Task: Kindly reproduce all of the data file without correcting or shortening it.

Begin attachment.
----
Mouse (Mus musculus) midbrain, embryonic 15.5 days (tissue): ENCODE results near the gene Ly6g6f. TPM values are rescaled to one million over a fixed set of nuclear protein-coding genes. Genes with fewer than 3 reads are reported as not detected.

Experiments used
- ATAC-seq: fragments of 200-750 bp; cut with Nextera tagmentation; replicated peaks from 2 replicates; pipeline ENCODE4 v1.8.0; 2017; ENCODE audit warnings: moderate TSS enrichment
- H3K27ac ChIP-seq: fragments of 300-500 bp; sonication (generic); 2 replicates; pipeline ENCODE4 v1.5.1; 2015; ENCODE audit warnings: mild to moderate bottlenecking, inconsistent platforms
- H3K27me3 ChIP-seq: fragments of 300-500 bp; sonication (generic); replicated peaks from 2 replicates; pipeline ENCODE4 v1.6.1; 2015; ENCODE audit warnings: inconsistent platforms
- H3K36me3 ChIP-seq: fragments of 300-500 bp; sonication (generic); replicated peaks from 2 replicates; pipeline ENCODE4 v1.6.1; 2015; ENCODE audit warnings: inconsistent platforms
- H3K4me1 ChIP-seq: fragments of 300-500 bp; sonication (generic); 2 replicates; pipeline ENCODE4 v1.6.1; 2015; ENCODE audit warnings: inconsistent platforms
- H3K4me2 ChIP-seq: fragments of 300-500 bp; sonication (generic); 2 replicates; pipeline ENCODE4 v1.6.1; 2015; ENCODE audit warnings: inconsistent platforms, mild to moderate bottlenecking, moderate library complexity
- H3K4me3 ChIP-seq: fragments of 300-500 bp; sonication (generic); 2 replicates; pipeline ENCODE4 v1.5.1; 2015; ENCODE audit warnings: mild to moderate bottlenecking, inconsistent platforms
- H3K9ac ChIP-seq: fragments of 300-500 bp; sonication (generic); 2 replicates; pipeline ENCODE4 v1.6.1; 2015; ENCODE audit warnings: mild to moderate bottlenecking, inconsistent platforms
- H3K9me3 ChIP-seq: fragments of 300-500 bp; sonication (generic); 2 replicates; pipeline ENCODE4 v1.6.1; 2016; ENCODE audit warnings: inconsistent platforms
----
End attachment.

Mouse (Mus musculus) midbrain, embryonic 15.5 days (tissue): ENCODE results near the gene Ly6g6f. TPM values are rescaled to one million over a fixed set of nuclear protein-coding genes. Genes with fewer than 3 reads are reported as not detected.

Experiments used
- ATAC-seq: fragments of 200-750 bp; cut with Nextera tagmentation; replicated peaks from 2 replicates; pipeline ENCODE4 v1.8.0; 2017; ENCODE audit warnings: moderate TSS enrichment
- H3K27ac ChIP-seq: fragments of 300-500 bp; sonication (generic); 2 replicates; pipeline ENCODE4 v1.5.1; 2015; ENCODE audit warnings: mild to moderate bottlenecking, inconsistent platforms
- H3K27me3 ChIP-seq: fragments of 300-500 bp; sonication (generic); replicated peaks from 2 replicates; pipeline ENCODE4 v1.6.1; 2015; ENCODE audit warnings: inconsistent platforms
- H3K36me3 ChIP-seq: fragments of 300-500 bp; sonication (generic); replicated peaks from 2 replicates; pipeline ENCODE4 v1.6.1; 2015; ENCODE audit warnings: inconsistent platforms
- H3K4me1 ChIP-seq: fragments of 300-500 bp; sonication (generic); 2 replicates; pipeline ENCODE4 v1.6.1; 2015; ENCODE audit warnings: inconsistent platforms
- H3K4me2 ChIP-seq: fragments of 300-500 bp; sonication (generic); 2 replicates; pipeline ENCODE4 v1.6.1; 2015; ENCODE audit warnings: inconsistent platforms, mild to moderate bottlenecking, moderate library complexity
- H3K4me3 ChIP-seq: fragments of 300-500 bp; sonication (generic); 2 replicates; pipeline ENCODE4 v1.5.1; 2015; ENCODE audit warnings: mild to moderate bottlenecking, inconsistent platforms
- H3K9ac ChIP-seq: fragments of 300-500 bp; sonication (generic); 2 replicates; pipeline ENCODE4 v1.6.1; 2015; ENCODE audit warnings: mild to moderate bottlenecking, inconsistent platforms
- H3K9me3 ChIP-seq: fragments of 300-500 bp; sonication (generic); 2 replicates; pipeline ENCODE4 v1.6.1; 2016; ENCODE audit warnings: inconsistent platforms